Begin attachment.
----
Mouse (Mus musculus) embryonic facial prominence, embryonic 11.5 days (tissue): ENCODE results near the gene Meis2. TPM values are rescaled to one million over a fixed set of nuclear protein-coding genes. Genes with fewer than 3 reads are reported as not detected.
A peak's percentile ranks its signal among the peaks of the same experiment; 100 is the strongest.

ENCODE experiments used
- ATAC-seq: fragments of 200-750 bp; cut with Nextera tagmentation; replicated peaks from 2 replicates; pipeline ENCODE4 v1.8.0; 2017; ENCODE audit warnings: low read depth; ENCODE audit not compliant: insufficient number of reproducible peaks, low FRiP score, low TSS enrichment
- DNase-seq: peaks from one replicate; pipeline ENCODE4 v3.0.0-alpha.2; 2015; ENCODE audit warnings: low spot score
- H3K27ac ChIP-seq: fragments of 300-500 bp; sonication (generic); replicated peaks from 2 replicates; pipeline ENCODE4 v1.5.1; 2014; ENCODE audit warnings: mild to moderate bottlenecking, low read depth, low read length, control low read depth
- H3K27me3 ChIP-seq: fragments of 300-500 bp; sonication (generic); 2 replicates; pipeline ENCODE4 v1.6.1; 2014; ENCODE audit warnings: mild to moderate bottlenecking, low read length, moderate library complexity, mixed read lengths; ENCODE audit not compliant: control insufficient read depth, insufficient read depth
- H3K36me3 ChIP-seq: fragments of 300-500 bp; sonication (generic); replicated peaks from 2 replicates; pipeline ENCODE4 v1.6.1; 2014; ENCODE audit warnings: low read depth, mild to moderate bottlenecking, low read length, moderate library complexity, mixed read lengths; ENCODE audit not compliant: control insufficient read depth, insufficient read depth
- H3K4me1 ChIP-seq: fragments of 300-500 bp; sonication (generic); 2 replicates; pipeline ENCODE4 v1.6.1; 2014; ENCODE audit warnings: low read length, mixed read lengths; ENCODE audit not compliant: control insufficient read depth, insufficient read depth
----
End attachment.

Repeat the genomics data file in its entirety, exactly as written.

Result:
Mouse (Mus musculus) embryonic facial prominence, embryonic 11.5 days (tissue): ENCODE results near the gene Meis2. TPM values are rescaled to one million over a fixed set of nuclear protein-coding genes. Genes with fewer than 3 reads are reported as not detected.
A peak's percentile ranks its signal among the peaks of the same experiment; 100 is the strongest.

ENCODE experiments used
- ATAC-seq: fragments of 200-750 bp; cut with Nextera tagmentation; replicated peaks from 2 replicates; pipeline ENCODE4 v1.8.0; 2017; ENCODE audit warnings: low read depth; ENCODE audit not compliant: insufficient number of reproducible peaks, low FRiP score, low TSS enrichment
- DNase-seq: peaks from one replicate; pipeline ENCODE4 v3.0.0-alpha.2; 2015; ENCODE audit warnings: low spot score
- H3K27ac ChIP-seq: fragments of 300-500 bp; sonication (generic); replicated peaks from 2 replicates; pipeline ENCODE4 v1.5.1; 2014; ENCODE audit warnings: mild to moderate bottlenecking, low read depth, low read length, control low read depth
- H3K27me3 ChIP-seq: fragments of 300-500 bp; sonication (generic); 2 replicates; pipeline ENCODE4 v1.6.1; 2014; ENCODE audit warnings: mild to moderate bottlenecking, low read length, moderate library complexity, mixed read lengths; ENCODE audit not compliant: control insufficient read depth, insufficient read depth
- H3K36me3 ChIP-seq: fragments of 300-500 bp; sonication (generic); replicated peaks from 2 replicates; pipeline ENCODE4 v1.6.1; 2014; ENCODE audit warnings: low read depth, mild to moderate bottlenecking, low read length, moderate library complexity, mixed read lengths; ENCODE audit not compliant: control insufficient read depth, insufficient read depth
- H3K4me1 ChIP-seq: fragments of 300-500 bp; sonication (generic); 2 replicates; pipeline ENCODE4 v1.6.1; 2014; ENCODE audit warnings: low read length, mixed read lengths; ENCODE audit not compliant: control insufficient read depth, insufficient read depth